Bintel Blog

Offbeat Israel: Posh Tel Aviv Residents Protest Haredi Influx

By Nathan Jeffay

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When the people of Ramat Aviv are taking to the streets in protest, you know the end really must be nigh. The high-life-living residents of this exceedingly wealthy Tel Aviv neighborhood are more likely to be seen corking a fine bottle of wine than waving a banner.

So what has happened in the past couple of weeks to bring this privileged population out in protest?

The supposed ill: The relocation of Haredi families to their neighborhood. Around 100 Ramat Aviv residents held a meeting at which they voiced alarm that Haredi families are moving in and opening Orthodox institutions such as kindergartens.

The residents resolved to pressure local businesses to stop Haredim from encouraging the laying of tefillin near their businesses. They also vowed to send vigilantes to check that nobody is handing out religious literature near schools, and even went so far as to map apartments where Haredim currently live and encourage people to rent apartments to others instead. They held protests against a Haredi influx.

Some residents at the meeting suggested trying to entice local Haredim in to secular culture.

“If anyone were to behave this way toward Israeli Arabs, the residents might raise a hue and cry, but when it comes to Haredim the gloves are off because attacking the ‘blacks’ is the fashion,” Haaretz journalist Gideon Levy, who is generally far from complimentary about the religious community, wrote in response to the protests.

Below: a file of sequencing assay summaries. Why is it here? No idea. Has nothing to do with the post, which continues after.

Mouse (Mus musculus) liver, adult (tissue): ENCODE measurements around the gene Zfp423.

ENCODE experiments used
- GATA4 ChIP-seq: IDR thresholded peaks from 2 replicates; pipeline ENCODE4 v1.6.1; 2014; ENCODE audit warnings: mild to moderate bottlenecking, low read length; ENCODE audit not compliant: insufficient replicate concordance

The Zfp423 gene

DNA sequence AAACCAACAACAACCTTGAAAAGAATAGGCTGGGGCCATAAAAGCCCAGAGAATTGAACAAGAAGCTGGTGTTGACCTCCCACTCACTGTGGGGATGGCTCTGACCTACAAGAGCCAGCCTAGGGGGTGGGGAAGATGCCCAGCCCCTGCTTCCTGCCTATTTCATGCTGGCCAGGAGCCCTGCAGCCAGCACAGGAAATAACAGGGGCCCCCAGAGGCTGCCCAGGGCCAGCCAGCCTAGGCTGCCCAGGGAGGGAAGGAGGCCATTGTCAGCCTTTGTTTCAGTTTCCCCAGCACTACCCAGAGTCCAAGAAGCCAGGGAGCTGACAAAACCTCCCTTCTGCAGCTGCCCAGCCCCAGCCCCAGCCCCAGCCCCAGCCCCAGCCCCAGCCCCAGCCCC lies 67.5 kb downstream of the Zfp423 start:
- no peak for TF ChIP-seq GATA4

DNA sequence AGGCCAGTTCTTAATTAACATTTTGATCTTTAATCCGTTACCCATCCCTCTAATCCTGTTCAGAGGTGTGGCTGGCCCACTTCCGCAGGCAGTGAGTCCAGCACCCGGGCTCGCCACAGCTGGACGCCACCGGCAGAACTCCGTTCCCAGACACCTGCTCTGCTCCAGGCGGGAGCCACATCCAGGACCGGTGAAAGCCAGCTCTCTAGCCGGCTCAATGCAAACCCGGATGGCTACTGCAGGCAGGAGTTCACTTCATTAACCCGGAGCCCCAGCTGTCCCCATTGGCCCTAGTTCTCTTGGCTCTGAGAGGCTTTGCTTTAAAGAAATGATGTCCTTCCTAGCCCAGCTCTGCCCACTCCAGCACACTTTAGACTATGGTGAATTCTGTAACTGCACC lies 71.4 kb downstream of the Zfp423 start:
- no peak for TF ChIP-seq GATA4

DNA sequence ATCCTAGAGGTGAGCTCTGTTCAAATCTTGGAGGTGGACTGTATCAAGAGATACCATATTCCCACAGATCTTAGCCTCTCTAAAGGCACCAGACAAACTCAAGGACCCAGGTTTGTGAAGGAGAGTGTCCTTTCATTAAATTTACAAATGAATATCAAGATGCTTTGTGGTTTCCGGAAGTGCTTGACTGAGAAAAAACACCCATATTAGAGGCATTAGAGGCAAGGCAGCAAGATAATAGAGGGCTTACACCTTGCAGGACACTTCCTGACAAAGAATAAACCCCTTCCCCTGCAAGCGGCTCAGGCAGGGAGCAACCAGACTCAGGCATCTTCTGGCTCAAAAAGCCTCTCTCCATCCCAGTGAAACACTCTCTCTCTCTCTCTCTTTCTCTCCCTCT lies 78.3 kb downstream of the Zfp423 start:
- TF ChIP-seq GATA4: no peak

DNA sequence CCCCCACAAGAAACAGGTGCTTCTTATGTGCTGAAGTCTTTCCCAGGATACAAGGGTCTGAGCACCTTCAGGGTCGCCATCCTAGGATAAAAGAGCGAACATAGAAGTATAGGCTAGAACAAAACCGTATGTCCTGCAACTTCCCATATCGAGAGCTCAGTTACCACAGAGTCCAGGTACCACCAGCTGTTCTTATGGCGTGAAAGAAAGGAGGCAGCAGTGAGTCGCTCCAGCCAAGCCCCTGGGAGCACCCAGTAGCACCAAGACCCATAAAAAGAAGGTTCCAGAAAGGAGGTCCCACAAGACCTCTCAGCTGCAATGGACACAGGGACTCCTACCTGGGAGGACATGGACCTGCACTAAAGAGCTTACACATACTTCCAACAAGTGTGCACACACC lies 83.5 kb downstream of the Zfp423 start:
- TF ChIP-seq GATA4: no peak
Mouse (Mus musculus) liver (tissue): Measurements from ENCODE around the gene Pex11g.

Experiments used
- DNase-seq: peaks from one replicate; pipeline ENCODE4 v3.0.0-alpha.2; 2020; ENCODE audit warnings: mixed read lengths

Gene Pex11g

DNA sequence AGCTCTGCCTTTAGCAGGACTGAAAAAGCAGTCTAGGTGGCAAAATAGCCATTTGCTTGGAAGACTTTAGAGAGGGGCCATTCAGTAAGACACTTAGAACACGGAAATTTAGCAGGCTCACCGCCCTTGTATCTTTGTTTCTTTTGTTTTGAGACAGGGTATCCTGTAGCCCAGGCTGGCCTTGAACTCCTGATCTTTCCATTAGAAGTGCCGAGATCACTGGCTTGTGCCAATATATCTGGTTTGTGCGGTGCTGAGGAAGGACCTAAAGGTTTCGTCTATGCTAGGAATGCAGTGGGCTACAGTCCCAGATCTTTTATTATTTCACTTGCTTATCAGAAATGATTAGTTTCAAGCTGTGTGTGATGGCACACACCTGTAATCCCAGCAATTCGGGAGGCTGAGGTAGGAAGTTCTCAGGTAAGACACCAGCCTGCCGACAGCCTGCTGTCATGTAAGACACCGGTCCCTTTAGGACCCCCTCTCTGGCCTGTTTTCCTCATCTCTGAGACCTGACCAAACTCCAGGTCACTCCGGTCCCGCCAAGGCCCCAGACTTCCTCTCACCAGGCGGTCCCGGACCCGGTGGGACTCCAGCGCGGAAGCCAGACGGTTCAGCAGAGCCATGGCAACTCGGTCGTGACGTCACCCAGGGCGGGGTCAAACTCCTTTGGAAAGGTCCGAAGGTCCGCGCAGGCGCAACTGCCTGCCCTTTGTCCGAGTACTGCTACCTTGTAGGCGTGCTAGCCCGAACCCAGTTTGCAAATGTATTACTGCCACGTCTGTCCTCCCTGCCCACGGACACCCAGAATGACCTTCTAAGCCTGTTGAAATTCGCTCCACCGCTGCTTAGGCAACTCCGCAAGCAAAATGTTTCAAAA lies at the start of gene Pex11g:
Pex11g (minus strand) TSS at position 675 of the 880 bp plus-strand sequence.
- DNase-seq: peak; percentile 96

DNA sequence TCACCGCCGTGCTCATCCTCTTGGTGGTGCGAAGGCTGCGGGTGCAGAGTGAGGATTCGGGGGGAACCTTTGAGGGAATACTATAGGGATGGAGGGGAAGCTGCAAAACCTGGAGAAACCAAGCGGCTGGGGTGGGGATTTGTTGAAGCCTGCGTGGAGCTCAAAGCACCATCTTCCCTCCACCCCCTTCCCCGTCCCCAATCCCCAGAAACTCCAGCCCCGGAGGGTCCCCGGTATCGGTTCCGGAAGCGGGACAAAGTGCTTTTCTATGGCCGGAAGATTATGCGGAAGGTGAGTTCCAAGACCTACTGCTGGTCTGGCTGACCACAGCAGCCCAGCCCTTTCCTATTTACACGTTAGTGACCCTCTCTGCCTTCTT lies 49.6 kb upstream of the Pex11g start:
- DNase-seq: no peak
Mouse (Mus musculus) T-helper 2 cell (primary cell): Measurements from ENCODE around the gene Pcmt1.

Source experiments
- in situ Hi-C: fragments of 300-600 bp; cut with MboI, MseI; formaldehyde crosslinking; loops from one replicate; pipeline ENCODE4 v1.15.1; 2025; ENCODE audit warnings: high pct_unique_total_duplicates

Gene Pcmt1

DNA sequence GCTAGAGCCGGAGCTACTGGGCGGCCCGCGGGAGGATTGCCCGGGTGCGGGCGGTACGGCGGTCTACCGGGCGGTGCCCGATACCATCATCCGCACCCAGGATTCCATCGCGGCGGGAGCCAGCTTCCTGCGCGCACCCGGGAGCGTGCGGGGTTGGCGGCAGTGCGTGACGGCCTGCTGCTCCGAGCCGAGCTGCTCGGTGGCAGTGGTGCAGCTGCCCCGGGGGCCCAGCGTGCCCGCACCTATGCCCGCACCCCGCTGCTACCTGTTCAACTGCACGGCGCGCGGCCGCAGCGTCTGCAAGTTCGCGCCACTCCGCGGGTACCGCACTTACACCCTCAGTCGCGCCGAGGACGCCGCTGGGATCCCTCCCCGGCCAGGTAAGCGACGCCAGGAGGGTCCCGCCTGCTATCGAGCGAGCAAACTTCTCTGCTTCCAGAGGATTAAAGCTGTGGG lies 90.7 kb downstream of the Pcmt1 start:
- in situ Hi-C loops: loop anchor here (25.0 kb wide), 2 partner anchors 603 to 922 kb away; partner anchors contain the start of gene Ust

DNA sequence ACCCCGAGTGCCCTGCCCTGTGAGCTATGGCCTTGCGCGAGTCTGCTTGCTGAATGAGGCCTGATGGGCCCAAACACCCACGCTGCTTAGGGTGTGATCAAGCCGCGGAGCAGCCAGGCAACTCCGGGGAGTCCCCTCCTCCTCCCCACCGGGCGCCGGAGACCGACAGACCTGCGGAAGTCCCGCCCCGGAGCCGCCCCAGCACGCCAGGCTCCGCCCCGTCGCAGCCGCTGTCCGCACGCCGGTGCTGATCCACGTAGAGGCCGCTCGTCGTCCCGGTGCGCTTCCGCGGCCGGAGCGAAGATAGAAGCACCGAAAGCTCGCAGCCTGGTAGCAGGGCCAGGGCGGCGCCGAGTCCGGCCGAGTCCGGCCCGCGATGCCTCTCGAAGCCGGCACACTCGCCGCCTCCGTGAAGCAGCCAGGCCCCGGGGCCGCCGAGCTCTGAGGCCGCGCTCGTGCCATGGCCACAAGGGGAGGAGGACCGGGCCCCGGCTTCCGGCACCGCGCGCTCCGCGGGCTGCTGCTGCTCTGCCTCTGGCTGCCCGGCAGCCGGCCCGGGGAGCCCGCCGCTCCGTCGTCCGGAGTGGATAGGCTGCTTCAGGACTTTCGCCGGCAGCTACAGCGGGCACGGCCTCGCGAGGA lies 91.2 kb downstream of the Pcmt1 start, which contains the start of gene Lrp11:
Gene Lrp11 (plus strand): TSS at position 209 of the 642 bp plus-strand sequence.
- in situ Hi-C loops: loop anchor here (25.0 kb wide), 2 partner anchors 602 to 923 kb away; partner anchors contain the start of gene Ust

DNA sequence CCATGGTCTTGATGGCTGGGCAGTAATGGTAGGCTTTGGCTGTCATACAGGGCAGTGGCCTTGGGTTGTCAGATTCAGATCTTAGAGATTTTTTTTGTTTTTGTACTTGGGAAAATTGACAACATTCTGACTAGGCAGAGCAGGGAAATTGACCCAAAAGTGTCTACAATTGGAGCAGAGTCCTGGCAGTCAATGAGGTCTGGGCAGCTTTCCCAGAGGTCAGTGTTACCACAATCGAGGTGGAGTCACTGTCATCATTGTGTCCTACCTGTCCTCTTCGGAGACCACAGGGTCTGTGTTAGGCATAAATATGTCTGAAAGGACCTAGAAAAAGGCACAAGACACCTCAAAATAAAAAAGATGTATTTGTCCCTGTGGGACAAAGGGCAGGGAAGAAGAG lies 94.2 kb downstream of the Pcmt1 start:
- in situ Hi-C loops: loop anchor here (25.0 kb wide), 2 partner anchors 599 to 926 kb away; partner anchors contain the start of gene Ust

Levy concluded: “Until we learn to accept those who are different or exceptional, we cannot call ourselves a tolerant and just society. Hatred of Haredim in Ramat Aviv, or Arabs in Safed, is the same disease. Is the cashier in your supermarket wearing hijab? That’s heartwarming. Next let’s let her wear a hat, or a wig.”


The big sticking point in all Israeli-Palestinian talks is the right of return for Palestinians, with Israelis across the political spectrum opposing this notion. It’s fascinating, therefore, that an Israeli lawmaker has decided that Israel should welcome some Palestinians. The twist is that he isn’t talking about a right of return, but rather the possibility of Israel becoming a sanctuary for Homosexual Palestinians. See the Ynet report on this intriguing proposal.



Comments
Joel Katz Wed. May 20, 2009

In a recent Ynetnews.com article titled The battle for democracy the Ramat Aviv Action Committee specifically noted the following:

"So to set the record straight, the neighborhood in question is not the upscale Ramat Aviv Gimel (not that they should be stigmatized either.) It is a neighborhood of small apartments populated by middle class residents. You will not find jeeps, Filipino nannies, or luxurious penthouses here."

Much of your information appears to be drawn from the JPost.com article Ramat Aviv gears up for unholy battle between residents.

Your choice of the word "vigilante" to describe the activists is curious. According to one definition, a vigilante is a person who violates the law in order to exact what they believe to be justice from criminals. Members of community watch programs and others who use legal means of bringing people to justice are not considered vigilantes.

For those readers interested in reading more about issues of religion and state in Israel, please visit Religion and State in Israel

Religion and State in Israel is not affiliated with any organization or movement.

Joel Katz

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